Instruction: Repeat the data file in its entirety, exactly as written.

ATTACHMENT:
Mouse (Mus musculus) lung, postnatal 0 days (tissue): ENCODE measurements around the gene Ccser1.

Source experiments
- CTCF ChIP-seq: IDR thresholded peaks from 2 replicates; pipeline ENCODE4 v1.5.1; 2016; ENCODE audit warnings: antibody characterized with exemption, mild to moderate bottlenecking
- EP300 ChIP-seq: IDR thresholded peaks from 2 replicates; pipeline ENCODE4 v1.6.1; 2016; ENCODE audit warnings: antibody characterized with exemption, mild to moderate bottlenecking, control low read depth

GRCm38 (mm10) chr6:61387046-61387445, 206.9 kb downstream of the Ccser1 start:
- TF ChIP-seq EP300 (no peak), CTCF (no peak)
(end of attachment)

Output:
Mouse (Mus musculus) lung, postnatal 0 days (tissue): ENCODE measurements around the gene Ccser1.

Source experiments
- CTCF ChIP-seq: IDR thresholded peaks from 2 replicates; pipeline ENCODE4 v1.5.1; 2016; ENCODE audit warnings: antibody characterized with exemption, mild to moderate bottlenecking
- EP300 ChIP-seq: IDR thresholded peaks from 2 replicates; pipeline ENCODE4 v1.6.1; 2016; ENCODE audit warnings: antibody characterized with exemption, mild to moderate bottlenecking, control low read depth

GRCm38 (mm10) chr6:61387046-61387445, 206.9 kb downstream of the Ccser1 start:
- TF ChIP-seq EP300 (no peak), CTCF (no peak)